Human Rights Update: Human Rights Day – Opening statement by HC Volker Türk

Volker Türk United Nations High Commissioner for Human Rights Opening Statement Press Conference

Geneva, 9 December 2022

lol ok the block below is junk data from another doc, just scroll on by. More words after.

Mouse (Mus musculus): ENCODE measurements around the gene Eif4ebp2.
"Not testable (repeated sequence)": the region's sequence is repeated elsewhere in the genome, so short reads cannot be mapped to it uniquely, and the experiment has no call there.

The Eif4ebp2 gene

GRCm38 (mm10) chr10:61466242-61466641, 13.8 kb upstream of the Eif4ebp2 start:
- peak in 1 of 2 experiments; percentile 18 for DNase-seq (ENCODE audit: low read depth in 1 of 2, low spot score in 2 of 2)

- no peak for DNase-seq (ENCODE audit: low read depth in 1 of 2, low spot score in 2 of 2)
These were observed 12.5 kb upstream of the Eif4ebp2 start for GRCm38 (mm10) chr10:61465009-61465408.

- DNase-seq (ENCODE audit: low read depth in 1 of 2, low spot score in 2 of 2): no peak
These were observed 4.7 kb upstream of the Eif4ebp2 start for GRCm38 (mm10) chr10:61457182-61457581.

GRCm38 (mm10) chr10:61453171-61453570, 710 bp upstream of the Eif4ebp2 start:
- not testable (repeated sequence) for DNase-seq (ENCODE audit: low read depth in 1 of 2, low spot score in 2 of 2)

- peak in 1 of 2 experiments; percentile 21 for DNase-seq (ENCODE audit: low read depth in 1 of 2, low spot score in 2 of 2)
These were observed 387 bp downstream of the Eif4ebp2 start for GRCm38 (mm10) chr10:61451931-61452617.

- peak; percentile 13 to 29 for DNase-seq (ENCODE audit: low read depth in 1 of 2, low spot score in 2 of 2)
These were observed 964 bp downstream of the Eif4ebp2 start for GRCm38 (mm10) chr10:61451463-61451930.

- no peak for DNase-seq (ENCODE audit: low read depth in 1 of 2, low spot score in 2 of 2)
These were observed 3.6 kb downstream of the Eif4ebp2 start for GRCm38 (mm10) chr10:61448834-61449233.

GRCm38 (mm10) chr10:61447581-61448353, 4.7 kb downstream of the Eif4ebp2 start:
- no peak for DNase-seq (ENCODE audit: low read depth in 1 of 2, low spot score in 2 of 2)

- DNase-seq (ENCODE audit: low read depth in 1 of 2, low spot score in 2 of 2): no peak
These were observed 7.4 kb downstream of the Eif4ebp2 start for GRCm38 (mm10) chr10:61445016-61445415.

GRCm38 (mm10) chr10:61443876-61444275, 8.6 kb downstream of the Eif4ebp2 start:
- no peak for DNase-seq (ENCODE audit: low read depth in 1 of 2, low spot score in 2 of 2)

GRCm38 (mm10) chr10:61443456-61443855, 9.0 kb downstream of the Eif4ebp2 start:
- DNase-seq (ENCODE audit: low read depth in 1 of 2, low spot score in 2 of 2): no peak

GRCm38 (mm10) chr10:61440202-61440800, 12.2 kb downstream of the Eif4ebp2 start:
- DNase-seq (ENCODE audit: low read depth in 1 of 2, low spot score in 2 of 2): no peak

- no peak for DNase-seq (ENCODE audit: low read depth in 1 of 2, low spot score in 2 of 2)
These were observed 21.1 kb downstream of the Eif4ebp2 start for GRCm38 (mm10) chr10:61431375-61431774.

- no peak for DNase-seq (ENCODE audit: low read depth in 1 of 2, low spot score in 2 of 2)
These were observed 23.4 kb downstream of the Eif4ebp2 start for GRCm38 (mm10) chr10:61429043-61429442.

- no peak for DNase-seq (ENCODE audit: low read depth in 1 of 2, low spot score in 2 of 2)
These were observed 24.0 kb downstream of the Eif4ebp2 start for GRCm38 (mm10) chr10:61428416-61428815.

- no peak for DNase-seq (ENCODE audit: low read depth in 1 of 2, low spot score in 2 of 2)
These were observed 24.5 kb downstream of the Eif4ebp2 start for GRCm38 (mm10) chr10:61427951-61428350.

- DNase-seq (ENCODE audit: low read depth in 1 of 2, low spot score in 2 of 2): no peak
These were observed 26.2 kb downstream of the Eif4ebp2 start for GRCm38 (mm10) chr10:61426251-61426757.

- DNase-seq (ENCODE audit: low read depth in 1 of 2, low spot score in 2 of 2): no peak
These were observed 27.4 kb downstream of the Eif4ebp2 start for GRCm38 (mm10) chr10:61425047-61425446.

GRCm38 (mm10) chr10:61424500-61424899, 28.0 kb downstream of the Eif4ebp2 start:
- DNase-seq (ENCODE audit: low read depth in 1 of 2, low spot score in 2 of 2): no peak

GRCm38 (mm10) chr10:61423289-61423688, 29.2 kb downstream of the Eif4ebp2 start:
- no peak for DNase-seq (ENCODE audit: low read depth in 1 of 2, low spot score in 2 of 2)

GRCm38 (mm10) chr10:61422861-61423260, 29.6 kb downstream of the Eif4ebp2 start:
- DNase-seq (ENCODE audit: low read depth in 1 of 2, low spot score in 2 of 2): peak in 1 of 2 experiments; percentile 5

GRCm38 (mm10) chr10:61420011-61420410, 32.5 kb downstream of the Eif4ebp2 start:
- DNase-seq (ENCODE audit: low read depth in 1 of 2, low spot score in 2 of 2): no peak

Good morning, it is nice to see you again, on the eve of Human Rights Day 2022, when we launch our year-long campaign to mark 75 years since the adoption of the miraculous, transformative text of the Universal Declaration of Human Rights. In the midst of war in Ukraine this week, it was particularly poignant for me to recall that, as the preamble of the Universal Declaration states, it is the “disregard and contempt for human rights” that “have resulted in barbarous acts which have outraged the conscience of mankind”. In the many crises and calamities our human family is experiencing around the world, we are seeing these truths play out. But even where the challenges seem intractable, if the leaders in politics and society would only centre their responses on human rights, the solutions will be always within sight. This is what the Universal Declaration states, it is what I believe, and it is what I hear from human rights defenders I have met from around the world. I heard it in Sudan last month – where civil society, led particularly by women and young people – have changed the equation on the ground, challenged society to move and evolve for the better, with more liberties. I heard it in Ukraine this week. And I hear it resound every day through the work of my Office on the ground in 104 field presences globally. Human rights violations anywhere concern all of us, everywhere. As journalists, every day, you play an incredibly important role in ensuring that large-scale human suffering does not go unreported and that the demands of the people are amplified so that those with the power, influence and the funds hear it to make a difference. You will have seen my statement on Ukraine on Wednesday, and today I want to highlight for you a few other crises. In fact situations that have serious effects, and somehow have been forgotten. But don’t make the headlines.  Among these is Haiti. A crisis that has now actually forced its way back into the headlines. It cannot be ignored. This is a country where armed gangs, reportedly supported by economic and political elites, control more than 60% of the capital. Where some 4.7 million face acute hunger. Since the beginning of this year, a staggering 1,448 people have been killed, 1,145 injured and 1,005 kidnapped by gangs. And remember that behind each of these numbers are entire families and communities that are torn apart by the violence. Gang members are also using sexual violence to instill fear and exert control over the population, as a report issued in October by the Human Rights Service of the UN Integrated Office in Haiti (BINUH) highlighted.  This is a multifaceted and protracted crisis. But solutions exist. They require political courage and responsibility at a national and international level. The root causes of the crisis, especially social inequalities, rampant corruption, collusion between powerful elites and gang leaders, and endemic impunity, must be addressed.  It is unconscionable that there are people benefiting from this endemic insecurity and the suffering of Haitians. The recent Security Council sanctions regime and the targeted arms embargo against members of Haiti’s economic and political elites who reportedly support these gangs financially and operationally send a very strong message to those threatening Haiti’s peace, security and stability. I call for on States to ensure that all those who wish to seek asylum have access to fair and efficient asylum procedures.  Yemen. This seemingly interminable conflict must be brought to an end. The truce needs to be renewed and expanded to enable discussions on a path toward a more comprehensive settlement. While large-scale hostilities and airstrikes have generally stopped, we continue receiving reports of civilian casualties, especially of children near the frontlines due to landmines and other Explosive Remnants of War. Also of concern are allegations of gross human rights violations, including torture, arbitrary detention, trafficking, extortion and sexual abuse of people fleeing to other countries. The work of humanitarian actors must continue unhindered, and their freedom of movement ensured. And Afghanistan, where the continued systematic exclusion of women and girls from virtually all aspects of life is unparalleled in this world. It deprives the country as a whole of the benefit of the significant contributions that women and girls make. I also deplore the continued use of corporal and capital punishment, including the most recent instances of lashings and executions carried out in public this month – in flagrant violation of Afghanistan’s international human rights obligations. I urge the de facto authorities to establish an immediate moratorium on future executions and to abolish the death penalty Five years after the start of the conflict in Cabo Delgado, Northern Mozambique, civilians continue to be killed, and subjected to sexual violence, abductions, enforced disappearances, with ongoing destruction of property including schools, health centres and places of worship. Almost one  million people have been  displaced, more than half of them  children. Addressing the root causes of the conflict will require protecting economic and social rights, preserving civic space, ensuring access to justice and prioritising young people and women in socio-economic development and decision-making, including – and that’s very important in this context – on the use of natural resources that directly affect their lives. There is also Somalia which faces a humanitarian catastrophe amid the longest and most severe drought in recent history. My office has documented by my Office, a steep rise in civilian casualties – 76 % of which are attributed to Al-Shabab. The recorded casualties from January to November 2022 – 672 people killed and 1,082 injured – are 51% higher than those during the same period last year. Serious human rights concerns also include the arrest and detention of journalists, hindering freedom of expression, fostering self-censorship and aggravating preexisting human rights vulnerabilities. Protecting human rights is a key component of humanitarian action. These – and many other crisis situations that have faded from the headlines – not only have severe consequences for the people directly affected, but are likely to have ripple effects across borders, and risk further de-stabilizing their regions. One thing they – and so many other crises – have in common is disregard for human rights. They are marked – and sometimes triggered – by interlocking human rights violations. To name only a few: persistent racial and other forms of discrimination; violent crackdowns on dissent; violations of the right to an adequate standard of living – and as we are seeing now across each region a cost-of-living crisis that is leaving many not knowing how they will survive from one day to the next. Hate speech, including in unregulated digital environments, is only further contributing to setting back rights, such as gender equality, and there we have seen a big pushback. The brunt of the impact of these crises is always borne by the most marginalized, the most excluded, among those particularly: women, children, migrants, indigenous peoples, internally displaced people, people with disabilities, older people, ethnic and racial minorities and LGBTIQ+ people.   And globally, we are also seeing a crisis of trust. The rise in social movements and protests, across all regions, is a clear sign of the corrosiveness of institutions that are supposed to serve people. The world cannot afford for its leaders to consider human rights only as an afterthought or – worse – an instrument of geopolitics. What greater lesson did we glean from COVID-19 – and the climate emergency – than just how interdependent we truly are? That’s really a big lesson. That we must come together to protect our shared human rights values and our shared humanity. I am launching the UDHR 75 initiative, as an opportunity to recall the consensus this Declaration envisaged. To reset and strengthen the remarkable human rights infrastructure we have constructed. To rekindle the spirit, impulse and vitality that forged the UDHR 75 years ago and to rejuvenate a worldwide consensus on human rights – one that unifies us in the face of so many challenges. The initiative will be coordinated by my Office together with partners. It will involve activities and actions, including ways to renew people’s awareness of and commitment to human rights, especially among young people. And we are going to be finding ways to think in new and innovative ways about human rights challenges. Written and adopted by representatives from all regions of the world, the UDHR makes it clear human rights are universal and indivisible – and human rights are the foundation for peace and development.  UDHR 75 provides us with an opportunity for unity and hope, that mobilizes the world for the cause of human rights and that sets us on the path towards a better future, that is based on justice and equality for all.